Tuesday, April 3, 2018
Julie Goldscheid & Rene Kathawala, State Civil Rights Remedies for Gender Violence: A Tool for Accountability
This article focuses attention on state civil rights remedies that provide a civil cause of action against those who commit acts of gender-based violence and frame the harm as a violation of the survivor’s civil rights. Though many of these laws long have been on the books, they are not widely used. The #MeToo movement has rightly focused public attention on the ways gender violence persists, and on the gaps in legal remedies for survivors. At the same time that law and policy-makers work to enact new laws to fill gaps, existing laws should be invoked to promote accountability and provide redress for survivors. State civil rights remedies do just that.
In 1994, after four years of hearings, Congress enacted a civil rights remedy as part of the Violence Against Women Act (VAWA) (“VAWA Civil Rights Remedy”), which provided a private right of action against an individual who committed an act of gender violence. The law was modeled after other federal civil rights legislation and authorized a survivor of gender-motivated violence to bring a civil cause of action against the individual who committed the harm. The Supreme Court, in United States v. Morrison, 529 U.S. 598 (2000), struck down the federal law as an unconstitutional exercise of Congress’ Commerce Clause powers and of Congress’ enforcement powers under the Fourteenth Amendment. While the law provided redress for survivors during the six years it was in effect, both pre-existing and later-enacted state and local remedies also provide a private right of action for gender violence as a civil rights violation. This article reviews those state statutes and the associated case law interpreting them. It demonstrates that those state laws can more widely be used by those who seek to hold those who commit acts of gender violence accountable.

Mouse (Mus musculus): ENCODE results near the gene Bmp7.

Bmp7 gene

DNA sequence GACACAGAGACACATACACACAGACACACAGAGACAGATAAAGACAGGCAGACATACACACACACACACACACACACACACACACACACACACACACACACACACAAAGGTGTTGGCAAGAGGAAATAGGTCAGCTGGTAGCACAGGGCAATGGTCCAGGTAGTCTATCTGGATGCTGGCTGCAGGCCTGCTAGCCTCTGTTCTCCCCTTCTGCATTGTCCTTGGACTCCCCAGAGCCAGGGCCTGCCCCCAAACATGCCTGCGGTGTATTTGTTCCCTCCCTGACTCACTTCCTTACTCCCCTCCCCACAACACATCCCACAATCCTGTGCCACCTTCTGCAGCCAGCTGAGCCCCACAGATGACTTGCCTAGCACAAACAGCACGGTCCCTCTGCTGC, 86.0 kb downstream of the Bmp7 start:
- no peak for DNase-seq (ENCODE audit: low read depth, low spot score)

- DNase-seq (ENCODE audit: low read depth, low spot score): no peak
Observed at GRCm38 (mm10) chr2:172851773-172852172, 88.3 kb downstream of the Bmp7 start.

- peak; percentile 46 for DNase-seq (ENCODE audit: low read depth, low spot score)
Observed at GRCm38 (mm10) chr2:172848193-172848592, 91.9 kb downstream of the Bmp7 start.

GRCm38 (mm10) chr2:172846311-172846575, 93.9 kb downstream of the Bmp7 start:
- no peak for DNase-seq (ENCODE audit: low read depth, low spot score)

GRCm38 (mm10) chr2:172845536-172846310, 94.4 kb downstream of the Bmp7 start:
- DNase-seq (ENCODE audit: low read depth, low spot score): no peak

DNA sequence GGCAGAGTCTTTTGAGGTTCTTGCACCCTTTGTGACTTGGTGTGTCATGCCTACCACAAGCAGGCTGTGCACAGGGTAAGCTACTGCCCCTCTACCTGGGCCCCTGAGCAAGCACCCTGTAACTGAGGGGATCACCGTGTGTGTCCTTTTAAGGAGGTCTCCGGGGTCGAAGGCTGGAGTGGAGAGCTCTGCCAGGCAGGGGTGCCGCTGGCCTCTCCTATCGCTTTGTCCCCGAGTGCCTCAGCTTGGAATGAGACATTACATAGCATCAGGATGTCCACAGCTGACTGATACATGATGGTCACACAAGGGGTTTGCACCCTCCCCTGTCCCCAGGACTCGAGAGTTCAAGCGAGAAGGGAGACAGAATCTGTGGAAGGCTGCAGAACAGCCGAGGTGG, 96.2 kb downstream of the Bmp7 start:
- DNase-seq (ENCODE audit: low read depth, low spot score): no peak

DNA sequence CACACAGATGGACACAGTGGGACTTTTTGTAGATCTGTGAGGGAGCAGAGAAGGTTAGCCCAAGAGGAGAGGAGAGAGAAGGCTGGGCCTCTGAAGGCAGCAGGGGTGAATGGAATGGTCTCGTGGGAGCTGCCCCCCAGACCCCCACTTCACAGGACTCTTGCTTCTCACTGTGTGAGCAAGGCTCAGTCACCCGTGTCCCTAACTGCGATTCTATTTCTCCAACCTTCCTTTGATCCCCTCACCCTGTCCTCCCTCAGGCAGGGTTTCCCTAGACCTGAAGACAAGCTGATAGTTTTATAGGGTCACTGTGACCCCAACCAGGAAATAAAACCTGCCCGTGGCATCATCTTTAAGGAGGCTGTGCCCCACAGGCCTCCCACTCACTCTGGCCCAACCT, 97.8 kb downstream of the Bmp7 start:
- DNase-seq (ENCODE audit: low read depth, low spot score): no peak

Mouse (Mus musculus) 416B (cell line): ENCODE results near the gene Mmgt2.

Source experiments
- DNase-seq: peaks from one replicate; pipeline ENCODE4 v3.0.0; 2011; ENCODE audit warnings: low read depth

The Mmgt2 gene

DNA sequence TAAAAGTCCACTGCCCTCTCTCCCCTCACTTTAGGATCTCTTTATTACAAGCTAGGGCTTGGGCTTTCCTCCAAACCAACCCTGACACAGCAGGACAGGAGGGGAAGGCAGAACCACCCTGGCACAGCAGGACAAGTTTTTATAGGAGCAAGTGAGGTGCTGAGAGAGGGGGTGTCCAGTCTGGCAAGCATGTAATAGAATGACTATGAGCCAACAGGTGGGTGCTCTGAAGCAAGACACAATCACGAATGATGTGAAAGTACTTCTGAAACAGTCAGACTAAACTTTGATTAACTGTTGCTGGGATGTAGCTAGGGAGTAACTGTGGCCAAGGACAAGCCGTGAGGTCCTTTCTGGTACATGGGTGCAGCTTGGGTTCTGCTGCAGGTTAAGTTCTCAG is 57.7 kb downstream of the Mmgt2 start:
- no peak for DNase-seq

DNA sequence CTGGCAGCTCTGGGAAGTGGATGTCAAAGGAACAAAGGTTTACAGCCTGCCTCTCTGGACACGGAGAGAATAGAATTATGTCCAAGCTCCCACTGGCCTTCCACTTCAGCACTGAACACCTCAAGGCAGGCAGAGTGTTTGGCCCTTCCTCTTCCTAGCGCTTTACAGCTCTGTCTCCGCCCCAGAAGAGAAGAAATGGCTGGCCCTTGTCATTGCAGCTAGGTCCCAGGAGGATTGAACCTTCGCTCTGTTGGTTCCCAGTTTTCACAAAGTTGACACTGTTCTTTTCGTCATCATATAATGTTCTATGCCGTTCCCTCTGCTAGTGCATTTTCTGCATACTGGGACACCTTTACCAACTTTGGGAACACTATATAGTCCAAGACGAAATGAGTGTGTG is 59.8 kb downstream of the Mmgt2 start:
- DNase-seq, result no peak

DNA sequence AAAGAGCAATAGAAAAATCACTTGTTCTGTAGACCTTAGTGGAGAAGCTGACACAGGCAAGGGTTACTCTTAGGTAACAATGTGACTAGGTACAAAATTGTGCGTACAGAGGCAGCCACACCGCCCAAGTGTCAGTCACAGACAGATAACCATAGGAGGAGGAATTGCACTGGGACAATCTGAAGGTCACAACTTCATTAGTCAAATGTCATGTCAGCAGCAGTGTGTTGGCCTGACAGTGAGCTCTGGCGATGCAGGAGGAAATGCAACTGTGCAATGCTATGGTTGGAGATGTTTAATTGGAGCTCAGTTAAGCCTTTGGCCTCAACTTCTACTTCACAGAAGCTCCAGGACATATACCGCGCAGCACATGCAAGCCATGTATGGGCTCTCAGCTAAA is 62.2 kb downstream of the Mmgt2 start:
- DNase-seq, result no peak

In the wake of the #MeToo movement, when high-profile and high-net-worth individuals are being held to account, and when reports of sexual violence that occur outside traditional employment settings are capturing public attention, those laws may be of increased utility. Trends in employment in which fewer workers are employed in settings covered by traditional federal and state anti-discrimination laws expose the gaps in existing civil rights frameworks and render additional remedies all the more important. The state laws reviewed here have not been the focus of much advocacy, scholarship, or litigation. This article advances an additional and under-utilized theory of recovery for gender violence survivors that offers a useful tool for accountability, redress and equality.